Blood Bond

Here's To Your Awful Puns

"Here. Let me try for you." A voice offered taking the dollar gingerly. "Here you are." A soda and a hand appeared before my lowered eyes.

"Thank you," I said quietly without looking up.

"You could at least look at me! Even after all those years of telling me you had a curse named Josh, I thought you were still my friend!" I looked up wearily at the tall boy before me. "Man, you look horrible! No offense dude, but look at you! Have you slept at all?"

"Yes." I struggled to keep looking up.

"What’s wrong with you?" he whispered. "You haven’t looked that depressed since the Winter dance last year! And I’d know since you made me stay with you and that perv the whole time—No! Please tell me you’re not with that creep! That’s gotta be it… Oh, Tonia… I am so sorry." Josh pulled me into a friendly hug. I just stood there. I felt tears and buried my face in his shoulder and he stroked my hair. We had been friends since kindergarten and I used to always play with him during recess. We had dated once, but decided we were better as friends. I had missed his friendship ever since the October-November Break began.

"I missed you so much, Joshua!" I cried. He hugged tighter.

"Me, too. I’m so sorry. I was going to call you several times, but you know how my brother can’t stay off the phone!" He waved his arms frantically.

"By the way, I’m not a dude."

"There you are! Are you okay?" He grew serious.

"I guess. I just don’t know what to do."

"Are you for serial ('serious' in his language)? Just say 'I’m leaving, you perv!' What else is there to it?" I looked up at him. "Oh! Man, he is sick!" I liked my relationship with Josh. He never made me have to speak: he put the pieces together by himself. He had to be smart because the two of us used to compete to see who was superior—mentally and physically. We probably both had the same score since I’d beat him and then he’d turn around and beat me.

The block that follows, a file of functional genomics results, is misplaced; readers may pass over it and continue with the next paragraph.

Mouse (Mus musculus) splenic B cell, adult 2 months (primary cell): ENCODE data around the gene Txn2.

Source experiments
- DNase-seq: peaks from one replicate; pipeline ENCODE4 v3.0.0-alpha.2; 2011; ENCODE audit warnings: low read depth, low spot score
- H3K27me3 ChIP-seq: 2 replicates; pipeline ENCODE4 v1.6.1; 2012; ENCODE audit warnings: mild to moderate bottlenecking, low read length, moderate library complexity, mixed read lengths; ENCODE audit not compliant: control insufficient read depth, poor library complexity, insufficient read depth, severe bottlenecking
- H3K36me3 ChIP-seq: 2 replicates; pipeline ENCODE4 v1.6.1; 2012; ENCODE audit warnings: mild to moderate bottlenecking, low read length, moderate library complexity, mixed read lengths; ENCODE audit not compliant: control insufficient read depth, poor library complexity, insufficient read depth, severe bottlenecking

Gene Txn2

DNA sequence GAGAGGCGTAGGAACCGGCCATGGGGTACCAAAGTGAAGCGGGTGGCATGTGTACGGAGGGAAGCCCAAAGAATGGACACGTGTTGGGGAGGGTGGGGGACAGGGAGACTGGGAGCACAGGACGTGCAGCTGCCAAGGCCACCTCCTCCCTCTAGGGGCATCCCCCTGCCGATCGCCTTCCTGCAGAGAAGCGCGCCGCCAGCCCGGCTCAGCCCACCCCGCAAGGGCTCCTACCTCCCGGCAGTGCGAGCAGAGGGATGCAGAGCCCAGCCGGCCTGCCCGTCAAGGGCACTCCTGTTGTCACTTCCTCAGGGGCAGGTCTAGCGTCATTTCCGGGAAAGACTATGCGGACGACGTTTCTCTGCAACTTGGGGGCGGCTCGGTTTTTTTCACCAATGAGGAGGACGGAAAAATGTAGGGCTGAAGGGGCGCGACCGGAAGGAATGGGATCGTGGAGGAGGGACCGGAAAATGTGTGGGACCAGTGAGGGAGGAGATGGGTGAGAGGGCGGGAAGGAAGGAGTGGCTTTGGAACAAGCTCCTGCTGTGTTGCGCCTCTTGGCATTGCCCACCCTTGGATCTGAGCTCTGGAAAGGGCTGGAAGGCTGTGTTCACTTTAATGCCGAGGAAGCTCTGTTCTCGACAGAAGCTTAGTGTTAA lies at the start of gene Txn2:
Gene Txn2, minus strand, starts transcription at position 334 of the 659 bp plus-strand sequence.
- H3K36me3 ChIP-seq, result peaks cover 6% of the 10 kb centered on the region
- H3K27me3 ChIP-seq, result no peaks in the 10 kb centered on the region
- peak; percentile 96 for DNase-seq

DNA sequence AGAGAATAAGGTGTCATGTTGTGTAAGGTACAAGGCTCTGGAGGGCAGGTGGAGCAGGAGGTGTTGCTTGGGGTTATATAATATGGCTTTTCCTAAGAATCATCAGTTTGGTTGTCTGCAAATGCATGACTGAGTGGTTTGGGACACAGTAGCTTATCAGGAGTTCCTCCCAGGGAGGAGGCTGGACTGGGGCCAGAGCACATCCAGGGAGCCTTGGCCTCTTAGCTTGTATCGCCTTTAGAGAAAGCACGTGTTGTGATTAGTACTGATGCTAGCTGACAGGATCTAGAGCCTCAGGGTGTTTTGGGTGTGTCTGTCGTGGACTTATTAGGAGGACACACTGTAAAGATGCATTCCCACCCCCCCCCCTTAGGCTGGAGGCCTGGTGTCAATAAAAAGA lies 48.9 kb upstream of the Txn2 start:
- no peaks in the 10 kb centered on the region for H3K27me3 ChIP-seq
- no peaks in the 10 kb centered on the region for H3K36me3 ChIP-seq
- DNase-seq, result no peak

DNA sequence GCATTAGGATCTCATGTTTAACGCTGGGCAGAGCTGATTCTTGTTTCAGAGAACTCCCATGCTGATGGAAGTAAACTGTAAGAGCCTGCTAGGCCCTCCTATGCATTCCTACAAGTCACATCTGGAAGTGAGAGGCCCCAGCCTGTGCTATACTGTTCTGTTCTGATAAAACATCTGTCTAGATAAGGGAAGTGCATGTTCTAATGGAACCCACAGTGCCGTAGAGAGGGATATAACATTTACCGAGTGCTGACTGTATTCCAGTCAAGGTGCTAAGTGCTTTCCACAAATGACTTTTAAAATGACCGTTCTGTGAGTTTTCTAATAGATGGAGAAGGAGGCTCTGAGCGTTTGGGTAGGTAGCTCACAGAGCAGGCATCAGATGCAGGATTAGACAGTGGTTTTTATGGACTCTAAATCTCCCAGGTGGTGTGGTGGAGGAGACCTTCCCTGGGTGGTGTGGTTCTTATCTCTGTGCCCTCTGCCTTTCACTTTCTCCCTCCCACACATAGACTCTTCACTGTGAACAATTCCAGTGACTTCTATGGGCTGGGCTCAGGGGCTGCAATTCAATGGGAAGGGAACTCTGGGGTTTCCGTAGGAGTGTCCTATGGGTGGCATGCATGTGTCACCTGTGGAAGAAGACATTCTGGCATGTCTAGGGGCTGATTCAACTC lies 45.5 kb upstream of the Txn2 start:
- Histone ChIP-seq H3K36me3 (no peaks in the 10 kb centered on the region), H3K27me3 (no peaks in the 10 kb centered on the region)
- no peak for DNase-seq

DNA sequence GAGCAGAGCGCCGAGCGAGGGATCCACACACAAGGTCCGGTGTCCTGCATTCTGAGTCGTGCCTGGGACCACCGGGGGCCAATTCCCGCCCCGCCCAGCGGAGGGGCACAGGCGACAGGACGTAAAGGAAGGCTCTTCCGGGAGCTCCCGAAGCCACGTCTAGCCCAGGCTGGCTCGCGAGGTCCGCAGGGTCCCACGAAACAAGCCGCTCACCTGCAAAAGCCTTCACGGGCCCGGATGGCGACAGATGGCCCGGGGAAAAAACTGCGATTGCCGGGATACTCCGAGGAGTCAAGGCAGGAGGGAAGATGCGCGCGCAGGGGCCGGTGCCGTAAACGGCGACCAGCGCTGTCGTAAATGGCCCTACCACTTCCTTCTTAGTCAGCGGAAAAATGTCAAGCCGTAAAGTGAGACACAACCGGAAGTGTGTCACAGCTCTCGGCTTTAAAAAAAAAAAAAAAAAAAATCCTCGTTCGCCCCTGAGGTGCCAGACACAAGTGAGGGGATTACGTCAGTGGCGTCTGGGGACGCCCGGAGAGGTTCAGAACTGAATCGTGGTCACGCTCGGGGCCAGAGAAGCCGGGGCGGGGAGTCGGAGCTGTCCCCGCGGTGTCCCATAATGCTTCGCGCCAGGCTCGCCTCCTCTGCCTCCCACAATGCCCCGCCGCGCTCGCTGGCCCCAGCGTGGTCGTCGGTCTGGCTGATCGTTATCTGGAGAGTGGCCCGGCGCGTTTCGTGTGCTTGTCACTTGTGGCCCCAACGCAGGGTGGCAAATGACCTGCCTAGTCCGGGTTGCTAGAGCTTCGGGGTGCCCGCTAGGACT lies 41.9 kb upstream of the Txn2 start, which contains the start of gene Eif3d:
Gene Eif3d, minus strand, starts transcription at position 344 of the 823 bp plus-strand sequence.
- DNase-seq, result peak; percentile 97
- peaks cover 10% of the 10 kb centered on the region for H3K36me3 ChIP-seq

"I know. He told me if I left him then he would—well, he didn’t say. I can only imagine he’d force me to be stuck with him," I mumbled.

"Man, that’s some situation. I don’t know how to get you out of that, but do you want out?" He caught me by surprise.

"That’s the scary thing. I don’t know." He nodded knowingly. What would I do without him? He looked at all sides of the equation, thinking not just of his view, but of others, too.

"Well. Better think about that first. That’s all I can say. I have to go get my brother. Elijah's probably poking dead bodies thinking they’re alive! See ya around?" he asked. I nodded. He waved and ran off in search of his little brother.

"Sweetie? Are you coming back? Or are you just going to stand around that soda machine all day?" I looked over at the nurse, rejuvenated. Josh could always cheer me up. I wished I had him as a brother. He actually cared about my happiness, but Kyle was getting better, or he had been until he went and got lost somewhere. I sprinted over and she smiled.

"Feeling a little more than okay?"

"Yes, ma’am." I nodded.

"Honey, don’t call me that. You make me sound old. Call me Judy." She smiled.

"Yes—Judy!" I caught myself. She shook her head playfully.

Her smile soon faded. I looked to where she was looking. Daryl came walking over, hands in his pockets. He looked irritated. He eased up a bit when he reached me.

"This kennel must really work! She’s like a puppy again!" he exclaimed, hugging me for a second.

"She should be a puppy, but you force her into adult situations." she muttered. He ignored her.

"Well, he’s still not here. Where should we try next?" Daryl asked, flopping down on a bench. He glanced from me to the spot next to him a few times. I walked over. I sat down carefully and he put his arm around my shoulder. "Hey, old hag, do you know where we could look? Don’t be assinine."

"For you I’d say a rehabilitation clinic and she should look at her house."

"Funny. Flattering. Really it is, but I’d suggest my house in my room. If you don’t have an idea, then shut the hell up."

"Well, I never—"

"Really? And here I thought you’d get that all the time." He shrugged, standing up. He reached out a hand and I took it, depressed again. "Now look what you did! You depressed my not-so-innocent, innocent puppy. Nice going. Let’s go, Tonia." If he hadn’t said my name I'm sure I would have forgotten it.

I looked back at the nurse and she pointed to my pocket. She mouthed, "My number" and acted as if I had never looked back at her. I fought the urge to look in my pocket: if I did he could see it and then I’d never know what it said. I’d have to fight impatience and wait.